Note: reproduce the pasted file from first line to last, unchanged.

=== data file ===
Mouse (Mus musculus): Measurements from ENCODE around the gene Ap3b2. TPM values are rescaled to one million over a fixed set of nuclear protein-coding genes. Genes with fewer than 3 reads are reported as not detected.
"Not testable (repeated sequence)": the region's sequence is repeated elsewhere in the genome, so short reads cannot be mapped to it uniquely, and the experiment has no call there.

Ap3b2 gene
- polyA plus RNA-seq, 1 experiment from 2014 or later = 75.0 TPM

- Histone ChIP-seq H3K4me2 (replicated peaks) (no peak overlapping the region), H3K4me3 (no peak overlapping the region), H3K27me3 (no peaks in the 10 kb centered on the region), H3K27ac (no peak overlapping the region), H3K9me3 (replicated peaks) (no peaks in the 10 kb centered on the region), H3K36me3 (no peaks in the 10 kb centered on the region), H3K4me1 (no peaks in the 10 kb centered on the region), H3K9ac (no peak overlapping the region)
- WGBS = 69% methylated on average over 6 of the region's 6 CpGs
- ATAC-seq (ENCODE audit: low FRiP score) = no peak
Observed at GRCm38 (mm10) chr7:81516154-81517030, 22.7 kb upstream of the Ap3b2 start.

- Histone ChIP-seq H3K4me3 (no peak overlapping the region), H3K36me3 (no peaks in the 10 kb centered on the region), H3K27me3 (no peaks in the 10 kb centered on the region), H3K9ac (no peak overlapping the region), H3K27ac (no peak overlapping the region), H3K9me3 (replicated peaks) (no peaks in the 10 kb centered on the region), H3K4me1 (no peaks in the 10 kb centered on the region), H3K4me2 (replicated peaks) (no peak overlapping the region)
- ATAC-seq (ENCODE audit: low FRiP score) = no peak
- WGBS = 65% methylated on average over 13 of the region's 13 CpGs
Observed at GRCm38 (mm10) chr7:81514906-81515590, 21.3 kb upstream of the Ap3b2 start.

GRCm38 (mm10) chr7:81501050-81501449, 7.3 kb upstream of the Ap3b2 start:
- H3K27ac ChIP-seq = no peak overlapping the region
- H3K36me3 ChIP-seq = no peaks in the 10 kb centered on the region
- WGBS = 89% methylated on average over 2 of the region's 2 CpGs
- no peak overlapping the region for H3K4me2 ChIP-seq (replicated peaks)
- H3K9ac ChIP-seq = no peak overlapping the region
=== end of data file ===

Mouse (Mus musculus): Measurements from ENCODE around the gene Ap3b2. TPM values are rescaled to one million over a fixed set of nuclear protein-coding genes. Genes with fewer than 3 reads are reported as not detected.
"Not testable (repeated sequence)": the region's sequence is repeated elsewhere in the genome, so short reads cannot be mapped to it uniquely, and the experiment has no call there.

Ap3b2 gene
- polyA plus RNA-seq, 1 experiment from 2014 or later = 75.0 TPM

- Histone ChIP-seq H3K4me2 (replicated peaks) (no peak overlapping the region), H3K4me3 (no peak overlapping the region), H3K27me3 (no peaks in the 10 kb centered on the region), H3K27ac (no peak overlapping the region), H3K9me3 (replicated peaks) (no peaks in the 10 kb centered on the region), H3K36me3 (no peaks in the 10 kb centered on the region), H3K4me1 (no peaks in the 10 kb centered on the region), H3K9ac (no peak overlapping the region)
- WGBS = 69% methylated on average over 6 of the region's 6 CpGs
- ATAC-seq (ENCODE audit: low FRiP score) = no peak
Observed at GRCm38 (mm10) chr7:81516154-81517030, 22.7 kb upstream of the Ap3b2 start.

- Histone ChIP-seq H3K4me3 (no peak overlapping the region), H3K36me3 (no peaks in the 10 kb centered on the region), H3K27me3 (no peaks in the 10 kb centered on the region), H3K9ac (no peak overlapping the region), H3K27ac (no peak overlapping the region), H3K9me3 (replicated peaks) (no peaks in the 10 kb centered on the region), H3K4me1 (no peaks in the 10 kb centered on the region), H3K4me2 (replicated peaks) (no peak overlapping the region)
- ATAC-seq (ENCODE audit: low FRiP score) = no peak
- WGBS = 65% methylated on average over 13 of the region's 13 CpGs
Observed at GRCm38 (mm10) chr7:81514906-81515590, 21.3 kb upstream of the Ap3b2 start.

GRCm38 (mm10) chr7:81501050-81501449, 7.3 kb upstream of the Ap3b2 start:
- H3K27ac ChIP-seq = no peak overlapping the region
- H3K36me3 ChIP-seq = no peaks in the 10 kb centered on the region
- WGBS = 89% methylated on average over 2 of the region's 2 CpGs
- no peak overlapping the region for H3K4me2 ChIP-seq (replicated peaks)
- H3K9ac ChIP-seq = no peak overlapping the region